Top Story: September 9, 2013

Massive Tamu Massif

volcanoes, underwter, pacific, ocean, olympic mons, mega, super

By Molly Michelson

How can you hide a large volcano here on Earth? Place it several miles below the surface of the Pacific Ocean.

Researchers, reporting this week in Nature Geoscience, have discovered just that: a hidden volcano so big it can rival some of the largest in the Solar System. (Think Olympic Mons on Mars.) For several million years, Tamu Massif, has been under cover in the northwest Pacific Ocean, about 1,000 miles east of Japan where three tectonic plates meet: the Pacific, the Farallon and the Izanagi.

Scientists knew there were underwater volcanoes in the Shatsky Rise but it was unclear whether Tamu Massif was a single volcano, or a composite of many eruption points. By integrating several sources of evidence, including core samples and data collected on board the JOIDES Resolution research ship, the authors have confirmed that the mass of basalt that constitutes Tamu Massif did indeed erupt from a single source near the center.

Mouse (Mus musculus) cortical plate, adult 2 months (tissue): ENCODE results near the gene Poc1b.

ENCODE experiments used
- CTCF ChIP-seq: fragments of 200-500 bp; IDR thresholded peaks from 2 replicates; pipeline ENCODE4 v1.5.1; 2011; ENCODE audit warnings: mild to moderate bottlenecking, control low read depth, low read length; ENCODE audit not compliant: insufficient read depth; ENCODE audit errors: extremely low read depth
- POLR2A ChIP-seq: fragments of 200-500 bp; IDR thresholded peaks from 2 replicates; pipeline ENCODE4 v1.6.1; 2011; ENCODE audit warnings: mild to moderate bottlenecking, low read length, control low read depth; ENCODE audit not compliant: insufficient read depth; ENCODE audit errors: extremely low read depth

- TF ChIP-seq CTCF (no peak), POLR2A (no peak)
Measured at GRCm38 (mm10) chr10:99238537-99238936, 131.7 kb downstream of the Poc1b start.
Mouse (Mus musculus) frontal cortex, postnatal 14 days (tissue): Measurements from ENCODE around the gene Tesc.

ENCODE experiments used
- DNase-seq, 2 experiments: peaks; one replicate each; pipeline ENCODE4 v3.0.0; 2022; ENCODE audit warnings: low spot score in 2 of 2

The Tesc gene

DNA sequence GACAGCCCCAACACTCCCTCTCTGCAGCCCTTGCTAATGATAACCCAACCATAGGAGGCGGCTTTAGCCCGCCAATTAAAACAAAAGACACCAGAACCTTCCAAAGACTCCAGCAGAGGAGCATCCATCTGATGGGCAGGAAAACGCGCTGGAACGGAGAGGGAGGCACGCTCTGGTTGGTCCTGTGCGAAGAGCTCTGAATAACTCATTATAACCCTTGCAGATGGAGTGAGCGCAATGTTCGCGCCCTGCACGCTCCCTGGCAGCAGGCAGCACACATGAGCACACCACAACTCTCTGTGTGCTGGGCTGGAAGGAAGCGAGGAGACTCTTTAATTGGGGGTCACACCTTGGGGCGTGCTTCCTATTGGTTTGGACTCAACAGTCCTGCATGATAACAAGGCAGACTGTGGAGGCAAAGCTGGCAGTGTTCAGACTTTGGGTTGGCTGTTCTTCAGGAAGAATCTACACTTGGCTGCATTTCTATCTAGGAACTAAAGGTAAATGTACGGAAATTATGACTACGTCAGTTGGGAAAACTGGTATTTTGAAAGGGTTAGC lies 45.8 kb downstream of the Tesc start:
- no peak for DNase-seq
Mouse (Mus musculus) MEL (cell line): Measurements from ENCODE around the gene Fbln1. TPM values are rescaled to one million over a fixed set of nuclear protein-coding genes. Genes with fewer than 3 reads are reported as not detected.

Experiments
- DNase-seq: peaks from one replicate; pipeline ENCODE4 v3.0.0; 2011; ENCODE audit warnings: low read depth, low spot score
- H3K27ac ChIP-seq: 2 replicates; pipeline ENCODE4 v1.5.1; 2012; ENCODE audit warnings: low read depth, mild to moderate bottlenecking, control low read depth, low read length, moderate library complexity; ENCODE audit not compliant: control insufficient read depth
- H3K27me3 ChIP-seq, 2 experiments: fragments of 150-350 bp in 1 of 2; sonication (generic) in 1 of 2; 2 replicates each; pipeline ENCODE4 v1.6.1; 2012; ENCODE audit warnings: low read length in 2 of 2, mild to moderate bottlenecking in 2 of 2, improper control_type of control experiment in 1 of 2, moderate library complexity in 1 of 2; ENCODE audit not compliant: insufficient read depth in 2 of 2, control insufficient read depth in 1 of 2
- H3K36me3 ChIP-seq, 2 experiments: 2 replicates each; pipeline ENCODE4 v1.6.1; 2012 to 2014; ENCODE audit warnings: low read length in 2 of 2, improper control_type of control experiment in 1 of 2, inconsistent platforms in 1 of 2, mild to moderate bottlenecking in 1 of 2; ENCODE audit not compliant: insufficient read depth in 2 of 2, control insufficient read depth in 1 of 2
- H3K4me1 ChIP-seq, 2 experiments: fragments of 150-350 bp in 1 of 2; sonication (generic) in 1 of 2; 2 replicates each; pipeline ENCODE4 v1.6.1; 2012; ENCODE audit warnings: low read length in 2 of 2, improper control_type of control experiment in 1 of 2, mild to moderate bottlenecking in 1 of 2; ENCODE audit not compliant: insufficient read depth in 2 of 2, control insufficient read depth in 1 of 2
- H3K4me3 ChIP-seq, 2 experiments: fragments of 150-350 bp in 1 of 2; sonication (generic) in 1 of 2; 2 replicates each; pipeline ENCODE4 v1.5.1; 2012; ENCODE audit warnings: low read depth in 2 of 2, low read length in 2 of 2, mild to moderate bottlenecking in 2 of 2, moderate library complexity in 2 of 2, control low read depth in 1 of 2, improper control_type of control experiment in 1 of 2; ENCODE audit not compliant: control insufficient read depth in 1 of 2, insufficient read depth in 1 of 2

Tamu Massif stands out among underwater volcanoes not just for its size, but also its shape. It is low and broad, meaning that the erupted lava flows must have traveled long distances compared to most other volcanoes on Earth.

Although it rivals Olympic Mons in width and sheer area (about 120,000 square miles), it only rises about 13,000 feet above the sea floor. (Mons is about 14 miles tall! You can thank low martian gravity for that.) Tamu Massif’s tallest point rests at about 6,500 feet below the ocean surface.

“It’s not high, but very wide, so the flank slopes are very gradual,” says lead author William Sager, of the University of Houston. “In fact, if you were standing on its flank, you would have trouble telling which way is downhill. We know that it is a single immense volcano constructed from massive lava flows that emanated from the center of the volcano to form a broad, shield-like shape.”

Thankfully, the massive Tamu Massif is an inactive volcano. Sager and his team put the megavolcano at about 145 million years old, and believe it became inactive within a few million years after it was formed.

“Its shape is different from any other sub-marine volcano found on Earth, and it’s very possible it can give us some clues about how massive volcanoes can form,” Sager says. “An immense amount of magma came from the center, and this magma had to have come from the Earth’s mantle. So this is important information for geologists trying to understand how the Earth’s interior works.”

Image: Will Sager

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